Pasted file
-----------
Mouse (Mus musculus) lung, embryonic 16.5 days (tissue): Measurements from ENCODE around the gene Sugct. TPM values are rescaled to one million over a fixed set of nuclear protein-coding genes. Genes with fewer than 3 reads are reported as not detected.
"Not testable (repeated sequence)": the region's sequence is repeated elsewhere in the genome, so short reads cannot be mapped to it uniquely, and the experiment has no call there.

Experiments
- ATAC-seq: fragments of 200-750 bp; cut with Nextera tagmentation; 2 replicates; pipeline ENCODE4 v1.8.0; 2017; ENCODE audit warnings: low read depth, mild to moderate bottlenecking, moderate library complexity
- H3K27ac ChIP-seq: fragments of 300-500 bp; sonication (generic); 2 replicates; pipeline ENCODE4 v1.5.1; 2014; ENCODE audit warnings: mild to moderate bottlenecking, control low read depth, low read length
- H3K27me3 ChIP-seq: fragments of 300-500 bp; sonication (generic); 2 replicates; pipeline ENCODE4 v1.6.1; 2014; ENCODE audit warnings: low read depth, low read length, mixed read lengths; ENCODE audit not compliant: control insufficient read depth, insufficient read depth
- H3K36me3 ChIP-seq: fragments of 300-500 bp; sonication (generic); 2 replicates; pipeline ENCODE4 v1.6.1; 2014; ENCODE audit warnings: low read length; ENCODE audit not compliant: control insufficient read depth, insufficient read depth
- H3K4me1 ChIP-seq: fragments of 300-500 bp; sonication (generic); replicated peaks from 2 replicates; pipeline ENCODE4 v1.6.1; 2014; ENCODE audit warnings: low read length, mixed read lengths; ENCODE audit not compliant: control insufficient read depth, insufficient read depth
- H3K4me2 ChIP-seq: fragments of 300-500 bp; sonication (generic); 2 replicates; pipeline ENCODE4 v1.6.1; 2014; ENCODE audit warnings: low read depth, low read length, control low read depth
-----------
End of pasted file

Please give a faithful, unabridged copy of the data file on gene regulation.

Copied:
Mouse (Mus musculus) lung, embryonic 16.5 days (tissue): Measurements from ENCODE around the gene Sugct. TPM values are rescaled to one million over a fixed set of nuclear protein-coding genes. Genes with fewer than 3 reads are reported as not detected.
"Not testable (repeated sequence)": the region's sequence is repeated elsewhere in the genome, so short reads cannot be mapped to it uniquely, and the experiment has no call there.

Experiments
- ATAC-seq: fragments of 200-750 bp; cut with Nextera tagmentation; 2 replicates; pipeline ENCODE4 v1.8.0; 2017; ENCODE audit warnings: low read depth, mild to moderate bottlenecking, moderate library complexity
- H3K27ac ChIP-seq: fragments of 300-500 bp; sonication (generic); 2 replicates; pipeline ENCODE4 v1.5.1; 2014; ENCODE audit warnings: mild to moderate bottlenecking, control low read depth, low read length
- H3K27me3 ChIP-seq: fragments of 300-500 bp; sonication (generic); 2 replicates; pipeline ENCODE4 v1.6.1; 2014; ENCODE audit warnings: low read depth, low read length, mixed read lengths; ENCODE audit not compliant: control insufficient read depth, insufficient read depth
- H3K36me3 ChIP-seq: fragments of 300-500 bp; sonication (generic); 2 replicates; pipeline ENCODE4 v1.6.1; 2014; ENCODE audit warnings: low read length; ENCODE audit not compliant: control insufficient read depth, insufficient read depth
- H3K4me1 ChIP-seq: fragments of 300-500 bp; sonication (generic); replicated peaks from 2 replicates; pipeline ENCODE4 v1.6.1; 2014; ENCODE audit warnings: low read length, mixed read lengths; ENCODE audit not compliant: control insufficient read depth, insufficient read depth
- H3K4me2 ChIP-seq: fragments of 300-500 bp; sonication (generic); 2 replicates; pipeline ENCODE4 v1.6.1; 2014; ENCODE audit warnings: low read depth, low read length, control low read depth